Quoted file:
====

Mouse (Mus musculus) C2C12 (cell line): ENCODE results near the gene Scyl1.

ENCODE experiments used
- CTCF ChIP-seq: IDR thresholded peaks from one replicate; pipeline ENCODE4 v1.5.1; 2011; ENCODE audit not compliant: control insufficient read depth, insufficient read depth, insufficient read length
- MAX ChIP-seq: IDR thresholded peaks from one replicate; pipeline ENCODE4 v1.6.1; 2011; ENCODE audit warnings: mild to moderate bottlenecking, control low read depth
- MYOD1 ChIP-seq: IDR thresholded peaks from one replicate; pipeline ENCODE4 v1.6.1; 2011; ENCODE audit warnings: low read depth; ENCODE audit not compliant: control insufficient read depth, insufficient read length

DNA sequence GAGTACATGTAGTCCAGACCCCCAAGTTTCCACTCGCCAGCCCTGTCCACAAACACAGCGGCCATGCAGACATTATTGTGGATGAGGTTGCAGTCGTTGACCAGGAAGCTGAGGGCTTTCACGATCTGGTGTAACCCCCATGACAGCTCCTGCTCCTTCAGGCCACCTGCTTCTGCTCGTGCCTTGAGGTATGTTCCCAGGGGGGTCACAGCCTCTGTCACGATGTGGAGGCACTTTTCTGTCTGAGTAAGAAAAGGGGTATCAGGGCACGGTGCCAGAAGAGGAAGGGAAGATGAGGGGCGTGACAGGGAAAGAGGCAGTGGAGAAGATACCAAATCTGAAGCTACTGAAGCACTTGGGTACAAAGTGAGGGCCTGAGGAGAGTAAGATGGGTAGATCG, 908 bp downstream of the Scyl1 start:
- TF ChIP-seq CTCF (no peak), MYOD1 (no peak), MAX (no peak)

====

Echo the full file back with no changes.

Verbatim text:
Mouse (Mus musculus) C2C12 (cell line): ENCODE results near the gene Scyl1.

ENCODE experiments used
- CTCF ChIP-seq: IDR thresholded peaks from one replicate; pipeline ENCODE4 v1.5.1; 2011; ENCODE audit not compliant: control insufficient read depth, insufficient read depth, insufficient read length
- MAX ChIP-seq: IDR thresholded peaks from one replicate; pipeline ENCODE4 v1.6.1; 2011; ENCODE audit warnings: mild to moderate bottlenecking, control low read depth
- MYOD1 ChIP-seq: IDR thresholded peaks from one replicate; pipeline ENCODE4 v1.6.1; 2011; ENCODE audit warnings: low read depth; ENCODE audit not compliant: control insufficient read depth, insufficient read length

DNA sequence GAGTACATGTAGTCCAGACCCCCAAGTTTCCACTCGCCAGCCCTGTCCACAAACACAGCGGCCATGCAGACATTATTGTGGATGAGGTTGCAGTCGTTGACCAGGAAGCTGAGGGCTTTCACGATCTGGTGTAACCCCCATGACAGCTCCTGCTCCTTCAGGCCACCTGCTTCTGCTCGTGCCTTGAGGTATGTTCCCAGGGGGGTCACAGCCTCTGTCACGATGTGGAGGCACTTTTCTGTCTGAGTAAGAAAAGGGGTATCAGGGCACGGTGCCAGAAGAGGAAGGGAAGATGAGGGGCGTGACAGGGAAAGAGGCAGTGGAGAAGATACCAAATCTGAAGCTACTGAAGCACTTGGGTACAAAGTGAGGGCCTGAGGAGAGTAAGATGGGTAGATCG, 908 bp downstream of the Scyl1 start:
- TF ChIP-seq CTCF (no peak), MYOD1 (no peak), MAX (no peak)